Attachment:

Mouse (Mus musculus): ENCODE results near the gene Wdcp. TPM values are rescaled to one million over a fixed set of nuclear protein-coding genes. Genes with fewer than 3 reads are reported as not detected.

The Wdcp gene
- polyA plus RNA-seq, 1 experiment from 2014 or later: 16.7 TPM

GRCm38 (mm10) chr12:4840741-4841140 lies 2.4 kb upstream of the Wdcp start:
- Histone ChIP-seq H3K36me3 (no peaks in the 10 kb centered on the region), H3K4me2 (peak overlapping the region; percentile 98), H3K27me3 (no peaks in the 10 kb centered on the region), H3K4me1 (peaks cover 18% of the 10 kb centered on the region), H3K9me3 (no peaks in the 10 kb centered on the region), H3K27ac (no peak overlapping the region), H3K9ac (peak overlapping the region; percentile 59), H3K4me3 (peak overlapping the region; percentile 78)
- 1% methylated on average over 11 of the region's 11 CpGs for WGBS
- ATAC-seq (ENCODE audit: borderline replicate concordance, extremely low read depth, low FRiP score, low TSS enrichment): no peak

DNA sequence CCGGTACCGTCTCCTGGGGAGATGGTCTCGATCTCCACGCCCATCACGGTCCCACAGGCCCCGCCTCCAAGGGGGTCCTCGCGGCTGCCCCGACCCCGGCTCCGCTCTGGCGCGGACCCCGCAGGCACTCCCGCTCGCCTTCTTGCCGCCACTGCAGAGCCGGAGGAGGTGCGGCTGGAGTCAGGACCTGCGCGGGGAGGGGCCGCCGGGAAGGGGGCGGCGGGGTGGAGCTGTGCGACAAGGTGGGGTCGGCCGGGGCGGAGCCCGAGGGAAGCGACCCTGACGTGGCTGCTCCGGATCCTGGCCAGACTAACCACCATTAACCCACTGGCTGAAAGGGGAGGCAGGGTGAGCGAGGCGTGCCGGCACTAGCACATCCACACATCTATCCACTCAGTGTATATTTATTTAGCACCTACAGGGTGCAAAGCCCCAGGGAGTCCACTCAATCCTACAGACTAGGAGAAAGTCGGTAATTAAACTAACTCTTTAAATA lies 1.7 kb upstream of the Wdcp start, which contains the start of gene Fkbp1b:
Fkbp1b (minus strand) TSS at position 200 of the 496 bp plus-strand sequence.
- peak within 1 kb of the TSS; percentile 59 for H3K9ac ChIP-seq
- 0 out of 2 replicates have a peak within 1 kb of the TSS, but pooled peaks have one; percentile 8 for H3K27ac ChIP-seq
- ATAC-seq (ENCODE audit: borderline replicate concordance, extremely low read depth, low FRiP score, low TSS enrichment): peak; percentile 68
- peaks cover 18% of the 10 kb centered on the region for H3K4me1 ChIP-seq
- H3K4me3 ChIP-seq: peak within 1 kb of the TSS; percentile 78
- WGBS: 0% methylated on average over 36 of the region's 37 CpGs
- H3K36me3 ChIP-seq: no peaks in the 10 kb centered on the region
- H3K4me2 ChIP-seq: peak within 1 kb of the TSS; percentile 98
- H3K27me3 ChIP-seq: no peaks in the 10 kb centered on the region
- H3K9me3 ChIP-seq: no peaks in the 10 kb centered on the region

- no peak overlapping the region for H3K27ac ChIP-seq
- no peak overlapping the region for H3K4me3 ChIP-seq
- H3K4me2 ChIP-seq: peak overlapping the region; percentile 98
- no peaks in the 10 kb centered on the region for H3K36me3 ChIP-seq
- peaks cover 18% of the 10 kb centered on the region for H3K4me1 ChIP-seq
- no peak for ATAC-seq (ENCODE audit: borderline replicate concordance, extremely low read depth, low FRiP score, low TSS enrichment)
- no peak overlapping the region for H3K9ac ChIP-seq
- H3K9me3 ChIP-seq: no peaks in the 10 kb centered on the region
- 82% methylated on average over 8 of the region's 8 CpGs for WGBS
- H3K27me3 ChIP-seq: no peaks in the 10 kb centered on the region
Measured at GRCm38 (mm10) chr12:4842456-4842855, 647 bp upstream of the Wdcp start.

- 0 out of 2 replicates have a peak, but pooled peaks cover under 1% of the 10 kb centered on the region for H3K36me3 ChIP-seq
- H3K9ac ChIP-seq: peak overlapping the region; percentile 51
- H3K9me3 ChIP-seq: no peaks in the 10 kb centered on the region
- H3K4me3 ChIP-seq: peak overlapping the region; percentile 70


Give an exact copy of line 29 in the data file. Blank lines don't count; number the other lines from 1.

- H3K27me3 ChIP-seq: no peaks in the 10 kb centered on the region